Anyone who follows the print industry is well aware that HP finalized its purchase of Samsung’s printing business on November 1, 2017 for $1.05 billion. The acquisition was primarily intended to give HP immediate access to Samsung’s technology portfolio, patents, engineers, and channel, while supporting HP’s ambitions to gain share in the A3 market and shift its business from transactional to contractual engagements. In its purchase, HP also acquired Samsung-brand A4 printers and MFPs that created quite of bit of overlap in HP’s LaserJet and inkjet-based portfolio. It also left the industry wondering what HP would do next to alleviate the crowded portfolio that it created. Now, 1.5 years after its acquisition, HP is finally providing clarity as to how it will leverage its A4 Samsung-brand portfolio and sell these devices within open distribution channels.
HP’s Open Distribution Portfolio Today
HP’s printer hardware portfolio for open distribution channels is quite crowded. It includes consumer-based DeskJet and ENVY inkjets, OfficeJet and OfficeJet Pro inkjets for SOHO customers, PageWide inkjets for SMBs, and laser-based LaserJet configurations that sell within a range of market segments.
As you can see from the chart above, HP’s portfolio includes a mixture of proprietary engine technology, engines sourced from Canon, and devices acquired through its purchase of Samsung’s printing business. HP has maintained a 25+ year long relationship with Canon, which has provided engines for HP’s very successful LaserJet portfolio. With its laser-based lineup already very comprehensive pre-acquisition, HP’s addition of Samsung-based devices brought a marginal expansion to its portfolio that primarily brought overlap to its Canon-based LaserJet lineup. So what’s next?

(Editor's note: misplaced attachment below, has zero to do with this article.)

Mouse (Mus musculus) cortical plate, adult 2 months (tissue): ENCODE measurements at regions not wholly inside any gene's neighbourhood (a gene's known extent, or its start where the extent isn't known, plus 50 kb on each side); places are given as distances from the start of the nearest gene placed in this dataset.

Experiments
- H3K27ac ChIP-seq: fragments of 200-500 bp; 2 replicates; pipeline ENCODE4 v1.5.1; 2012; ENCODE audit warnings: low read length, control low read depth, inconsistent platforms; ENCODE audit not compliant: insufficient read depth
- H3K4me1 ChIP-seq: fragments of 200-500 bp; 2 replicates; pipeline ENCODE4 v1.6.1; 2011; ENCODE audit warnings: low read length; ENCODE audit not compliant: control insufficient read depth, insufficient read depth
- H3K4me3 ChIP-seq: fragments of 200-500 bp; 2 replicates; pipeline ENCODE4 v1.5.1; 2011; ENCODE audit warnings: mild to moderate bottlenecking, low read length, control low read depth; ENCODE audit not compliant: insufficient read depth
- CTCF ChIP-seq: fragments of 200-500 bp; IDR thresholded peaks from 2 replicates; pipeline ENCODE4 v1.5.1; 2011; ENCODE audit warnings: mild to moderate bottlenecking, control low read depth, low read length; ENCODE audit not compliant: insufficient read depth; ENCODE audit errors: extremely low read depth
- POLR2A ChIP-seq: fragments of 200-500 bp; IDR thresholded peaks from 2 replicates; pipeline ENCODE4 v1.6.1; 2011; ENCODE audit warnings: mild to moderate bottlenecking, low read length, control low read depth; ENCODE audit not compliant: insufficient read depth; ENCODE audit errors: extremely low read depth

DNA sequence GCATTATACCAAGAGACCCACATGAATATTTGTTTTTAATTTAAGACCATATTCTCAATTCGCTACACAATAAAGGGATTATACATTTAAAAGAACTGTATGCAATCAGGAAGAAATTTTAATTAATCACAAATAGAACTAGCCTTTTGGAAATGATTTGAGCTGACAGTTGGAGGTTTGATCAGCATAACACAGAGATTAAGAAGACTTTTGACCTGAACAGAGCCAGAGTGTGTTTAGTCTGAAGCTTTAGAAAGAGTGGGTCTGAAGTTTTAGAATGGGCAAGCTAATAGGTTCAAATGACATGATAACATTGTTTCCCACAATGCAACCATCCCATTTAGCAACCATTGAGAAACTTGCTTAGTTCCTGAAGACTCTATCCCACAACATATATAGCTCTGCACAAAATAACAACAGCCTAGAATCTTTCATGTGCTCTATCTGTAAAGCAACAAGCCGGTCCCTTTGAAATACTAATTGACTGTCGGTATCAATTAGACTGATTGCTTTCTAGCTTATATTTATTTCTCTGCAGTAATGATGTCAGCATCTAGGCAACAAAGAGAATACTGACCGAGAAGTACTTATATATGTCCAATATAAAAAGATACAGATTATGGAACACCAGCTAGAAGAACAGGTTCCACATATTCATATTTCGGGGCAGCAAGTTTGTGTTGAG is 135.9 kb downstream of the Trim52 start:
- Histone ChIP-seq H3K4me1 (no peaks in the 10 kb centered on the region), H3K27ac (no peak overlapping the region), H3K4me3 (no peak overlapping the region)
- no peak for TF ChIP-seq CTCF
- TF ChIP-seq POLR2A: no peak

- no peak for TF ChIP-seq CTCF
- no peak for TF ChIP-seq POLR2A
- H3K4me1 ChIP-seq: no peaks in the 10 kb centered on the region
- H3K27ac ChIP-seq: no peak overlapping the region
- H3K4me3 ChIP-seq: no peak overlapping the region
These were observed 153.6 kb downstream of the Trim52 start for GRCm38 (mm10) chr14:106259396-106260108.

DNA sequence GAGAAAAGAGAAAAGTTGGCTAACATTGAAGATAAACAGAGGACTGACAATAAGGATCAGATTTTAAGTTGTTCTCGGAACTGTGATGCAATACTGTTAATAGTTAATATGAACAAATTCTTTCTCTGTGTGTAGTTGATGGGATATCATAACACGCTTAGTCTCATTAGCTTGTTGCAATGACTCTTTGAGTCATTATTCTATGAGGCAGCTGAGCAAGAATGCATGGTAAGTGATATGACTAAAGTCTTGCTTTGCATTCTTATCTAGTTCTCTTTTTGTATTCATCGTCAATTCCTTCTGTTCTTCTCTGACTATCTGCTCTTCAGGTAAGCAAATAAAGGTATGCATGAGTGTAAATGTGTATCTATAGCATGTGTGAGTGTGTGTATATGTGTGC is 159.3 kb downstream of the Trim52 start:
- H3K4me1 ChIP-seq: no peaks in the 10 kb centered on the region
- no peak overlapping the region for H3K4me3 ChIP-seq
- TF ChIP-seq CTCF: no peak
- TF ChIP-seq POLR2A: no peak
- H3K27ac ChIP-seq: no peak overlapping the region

Why It’s Time for HP to Start Making Portfolio Changes
Under the terms of HP’s acquisition of Samsung’s printing business, Samsung would maintain control of its brand name for hardware configurations for two years. As HP approaches the two-year mark (November 01, 2019), the company needs to either phase out or replace portions of the Samsung portfolio. Though HP stated intentions to refresh portions of its acquired Samsung-based A4 printers and MFPs on a segment-by-segment basis, HP did not initially specify its replacement plans until recent activity was identified.
HP’s First Move to Leverage its A4 Samsung Portfolio
At the beginning of May 2019, gap intelligence retail collectors identified HP’s Color Laser MFP 178nw at Walmart for $199. A side-by-side visual comparison of the device shows very clear similarities to Samsung’s Xpress C480FW.
Upon further inspection, one could see that the HP-branded device shares many of the same specifications as the Xpress C480FW including 19/4ppm print speeds, a 150-sheet standard input tray capacity, and wireless capabilities, among other features. In short, HP took the Samsung-branded device it acquired and put its own brand name on it. The device is the first HP-branded low-end device that leverages Samsung technology to gain mainstream distribution through a major brick-and-mortar retailer.
As the hardware branding agreement between HP and Samsung reaches a close at the end of October 2019, the Color Laser MFP 178nw likely becomes one of several HP-brand products to sell using Samsung technology alongside products manufactured in partnership with Canon. For HP, this move continues a 6+ year effort to diversify its printer portfolio, which now includes Canon-based LaserJets, HP-based business inkjets, Samsung-based A3 printers and copiers, Samsung-brand A4 configurations (available through Oct. 31, 2019), and now an HP-branded A4 color laser AiO that leverages Samsung technology.
HP’s Next Moves
In the short-term, it is expected that HP will launch new HP-brand products with laser marking technology sourced through its acquisition of Samsung’s printing business. It’s expected that the devices will sell at a discount to HP’s prioritized Canon-based LaserJet line to capture demand from low print volume customers seeking a color laser device with an aggressively low hardware acquisition price (hence the distribution at Walmart and very competitive price point).
HP’s product launch puts into question the longevity of its long-standing relationship with Canon. If there’s anything we can learn about HP, it’s that the company willing to change engine suppliers (think back to when its A3s were sourced from Canon, then Sharp, and now Samsung), and there’s a very real possibility that HP may do the same within its A4 lineup. But for now, Samsung-sourced “Laser” devices and Canon-sourced “LaserJet” devices will sell in the same market targeting different market segments and allowing HP to address different customer types and leveraging each technology.
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